‘Wonder Woman’ wins for DC, female superheroes

Photo courtesy of Warner Bros.

Following the critical disappointments “Batman vs. Superman: Dawn of Justice” and “Suicide Squad,” the DC Extended universe needed a win, especially leading up to their “Avengers” equivalent, “Justice League.” Enter Amazon goddess and fearless warrior Wonder Woman, played by Israeli actress Gal Gadot.

Set toward the end of World War I, Princess Diana of Themyscira leaves her homeland with WWI fighter Steve Trevor (Chris Pine, “Star Trek”). A long-held belief on Themyscira maintains that ridding the world of Ares, the God of War, will bring about peace, so Diana seeks to eliminate Ares and travels with Trevor to the front lines to do so.

Joining them is a ragtag team consisting of con artist Sameer (Saïd Taghmaoui, “Three Kings”), Native American smuggler Chief (Eugene Brave Rock, “Batman v. Superman: Dawn of Justice”) and Scottish sniper with PTSD Charlie (Ewen Bremner, “Black Hawk Down”). The group sets out to destroy a horrific chemical weapon created by German general Erich Ludenoff (Danny Huston, “American Horror Story”) and chemist Dr. Isabel Maru (Elena Anaya, “Van Helsing”).

After Trevor prevents Diana from killing Ludenoff at a gala, Diana confronts the general at a military base, convinced that he is Ares and ending him will end the war. When the war continues after his death, Diana is forced to confront how one-dimensional her view of good and evil is in order to defeat the true God of War. “Wonder Woman” is the kind of movie that will leave audiences with the urge to fight something and protect the innocent.

Gadot is fearless and determined as Diana, battling her way through villages and the front lines, all with an almost childlike naivete that she can save the world. She proves herself multiple times over the movie, even as men around her ask her to stay behind or try to keep her back until she earns their respect.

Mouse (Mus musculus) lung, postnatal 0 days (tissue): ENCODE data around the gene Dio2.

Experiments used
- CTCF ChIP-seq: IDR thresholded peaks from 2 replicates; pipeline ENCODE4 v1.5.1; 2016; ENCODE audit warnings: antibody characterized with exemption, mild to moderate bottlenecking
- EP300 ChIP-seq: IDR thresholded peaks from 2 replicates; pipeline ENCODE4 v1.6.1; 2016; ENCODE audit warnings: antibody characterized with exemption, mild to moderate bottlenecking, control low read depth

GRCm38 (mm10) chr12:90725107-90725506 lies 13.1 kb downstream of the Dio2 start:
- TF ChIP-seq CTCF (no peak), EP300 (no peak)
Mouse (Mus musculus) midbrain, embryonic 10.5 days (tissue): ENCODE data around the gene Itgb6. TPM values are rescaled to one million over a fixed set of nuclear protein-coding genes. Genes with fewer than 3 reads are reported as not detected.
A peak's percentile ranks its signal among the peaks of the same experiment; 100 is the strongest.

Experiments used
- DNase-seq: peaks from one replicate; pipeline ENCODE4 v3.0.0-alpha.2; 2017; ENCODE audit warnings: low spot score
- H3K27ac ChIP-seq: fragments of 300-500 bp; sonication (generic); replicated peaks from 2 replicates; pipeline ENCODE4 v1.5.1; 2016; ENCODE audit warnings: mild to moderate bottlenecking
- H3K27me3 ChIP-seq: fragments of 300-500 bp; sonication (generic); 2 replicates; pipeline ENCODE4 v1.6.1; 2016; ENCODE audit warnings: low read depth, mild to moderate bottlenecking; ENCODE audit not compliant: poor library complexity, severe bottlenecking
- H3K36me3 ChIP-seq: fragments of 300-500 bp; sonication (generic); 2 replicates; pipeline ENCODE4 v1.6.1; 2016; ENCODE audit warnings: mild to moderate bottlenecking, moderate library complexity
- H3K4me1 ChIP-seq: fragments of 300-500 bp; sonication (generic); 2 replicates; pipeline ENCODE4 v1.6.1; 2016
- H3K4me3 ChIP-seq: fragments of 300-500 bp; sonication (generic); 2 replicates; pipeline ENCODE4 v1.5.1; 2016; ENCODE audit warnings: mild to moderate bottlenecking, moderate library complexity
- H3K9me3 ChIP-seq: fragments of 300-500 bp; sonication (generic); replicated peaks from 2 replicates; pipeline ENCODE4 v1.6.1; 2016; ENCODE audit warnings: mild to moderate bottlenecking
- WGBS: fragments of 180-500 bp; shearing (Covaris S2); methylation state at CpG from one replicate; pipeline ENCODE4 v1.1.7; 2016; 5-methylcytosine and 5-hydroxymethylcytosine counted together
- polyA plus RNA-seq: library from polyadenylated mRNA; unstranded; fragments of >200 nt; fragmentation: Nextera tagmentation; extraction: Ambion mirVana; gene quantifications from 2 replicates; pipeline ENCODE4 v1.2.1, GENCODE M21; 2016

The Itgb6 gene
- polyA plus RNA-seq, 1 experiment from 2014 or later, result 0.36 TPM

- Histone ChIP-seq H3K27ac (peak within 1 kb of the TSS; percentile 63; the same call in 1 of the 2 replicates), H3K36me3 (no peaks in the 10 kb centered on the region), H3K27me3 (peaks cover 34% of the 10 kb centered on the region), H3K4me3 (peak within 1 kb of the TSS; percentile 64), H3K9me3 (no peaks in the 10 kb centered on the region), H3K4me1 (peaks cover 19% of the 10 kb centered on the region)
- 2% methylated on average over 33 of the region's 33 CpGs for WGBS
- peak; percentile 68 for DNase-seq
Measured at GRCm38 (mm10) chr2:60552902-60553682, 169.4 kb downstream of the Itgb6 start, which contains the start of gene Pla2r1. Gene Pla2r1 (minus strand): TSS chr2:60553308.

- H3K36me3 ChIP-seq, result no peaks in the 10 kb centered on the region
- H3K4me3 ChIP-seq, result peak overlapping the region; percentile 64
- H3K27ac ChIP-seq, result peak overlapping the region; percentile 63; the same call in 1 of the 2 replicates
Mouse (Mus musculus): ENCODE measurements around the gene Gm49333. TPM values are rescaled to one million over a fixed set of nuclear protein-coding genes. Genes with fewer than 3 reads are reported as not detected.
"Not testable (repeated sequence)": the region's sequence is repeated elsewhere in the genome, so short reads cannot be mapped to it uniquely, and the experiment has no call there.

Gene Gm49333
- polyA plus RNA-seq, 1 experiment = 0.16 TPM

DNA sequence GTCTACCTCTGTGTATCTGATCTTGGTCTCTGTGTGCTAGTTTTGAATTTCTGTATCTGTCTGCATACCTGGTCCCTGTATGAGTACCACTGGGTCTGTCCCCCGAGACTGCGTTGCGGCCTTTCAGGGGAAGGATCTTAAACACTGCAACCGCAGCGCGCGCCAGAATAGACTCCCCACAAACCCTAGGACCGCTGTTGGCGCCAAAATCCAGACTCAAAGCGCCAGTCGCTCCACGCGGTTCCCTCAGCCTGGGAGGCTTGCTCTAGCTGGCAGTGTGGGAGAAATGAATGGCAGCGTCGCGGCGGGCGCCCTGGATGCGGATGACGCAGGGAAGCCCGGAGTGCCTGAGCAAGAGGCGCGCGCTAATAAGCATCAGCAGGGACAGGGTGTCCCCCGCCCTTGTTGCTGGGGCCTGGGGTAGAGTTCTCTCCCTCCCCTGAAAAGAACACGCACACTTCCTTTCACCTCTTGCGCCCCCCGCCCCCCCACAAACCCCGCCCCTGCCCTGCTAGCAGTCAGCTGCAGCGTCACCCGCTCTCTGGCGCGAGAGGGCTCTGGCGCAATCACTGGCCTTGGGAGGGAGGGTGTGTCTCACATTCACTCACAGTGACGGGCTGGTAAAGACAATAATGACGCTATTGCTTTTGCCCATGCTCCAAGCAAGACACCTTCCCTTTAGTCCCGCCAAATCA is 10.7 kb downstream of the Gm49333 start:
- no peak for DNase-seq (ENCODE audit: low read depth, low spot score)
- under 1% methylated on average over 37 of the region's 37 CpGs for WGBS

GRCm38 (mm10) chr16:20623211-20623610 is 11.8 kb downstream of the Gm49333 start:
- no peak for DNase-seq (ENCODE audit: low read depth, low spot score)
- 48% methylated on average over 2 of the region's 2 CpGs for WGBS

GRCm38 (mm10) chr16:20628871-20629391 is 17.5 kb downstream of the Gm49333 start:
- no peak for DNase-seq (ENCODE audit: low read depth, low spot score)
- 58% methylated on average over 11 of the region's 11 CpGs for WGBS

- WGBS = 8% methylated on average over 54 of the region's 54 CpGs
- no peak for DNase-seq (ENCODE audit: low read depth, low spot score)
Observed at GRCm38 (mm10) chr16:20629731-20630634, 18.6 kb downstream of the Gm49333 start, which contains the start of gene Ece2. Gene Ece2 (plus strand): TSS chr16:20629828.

Director Patty Jenkins uses these instances to highlight the disconnect between Diana’s strength and potential and how people viewed women in the early 20th century. However, having Diana be the only woman to positively change the course of the plot (the other Amazons do little to affect the final conflict, and the only other female “good guy” is plucky comic relief) misses opportunities to empower girls of more diverse backgrounds. Despite this shortcoming, the success of “Wonder Woman” paves the way for future female-led superhero movies.

Beneath all the action and witty dialogue, the emotional core of the film is Diana’s character transformation. Upon leaving her homeland, Diana is every bit the idealistic do-gooder that graced the pages of early Golden Age comics, where the distinction between good and evil was clear-cut, and the solution as simple as taking out the main villain.

However, after fighting in World War I and confronting the war god Ares, Diana’s outlook falls more in line with modern superheroes: the lines between good and evil are blurred, even within heroes, but what matters is protecting what one believes in. Such a transformation echoes how comic books themselves have evolved and matured to reflect how people view their heroes.

“Wonder Woman” not only understands what modern audiences want to see — more women, more multifaceted characters — but also that viewers want their heroes to face wrenching sacrifices, even for an ungrateful populace. At the film’s climax, Ares tempts Diana to rule with him over weak-willed humans who commit evil in self-interest regardless of their side. Ultimately, “Wonder Woman” is less about Diana defeating Ares and more about the modern definition of a hero.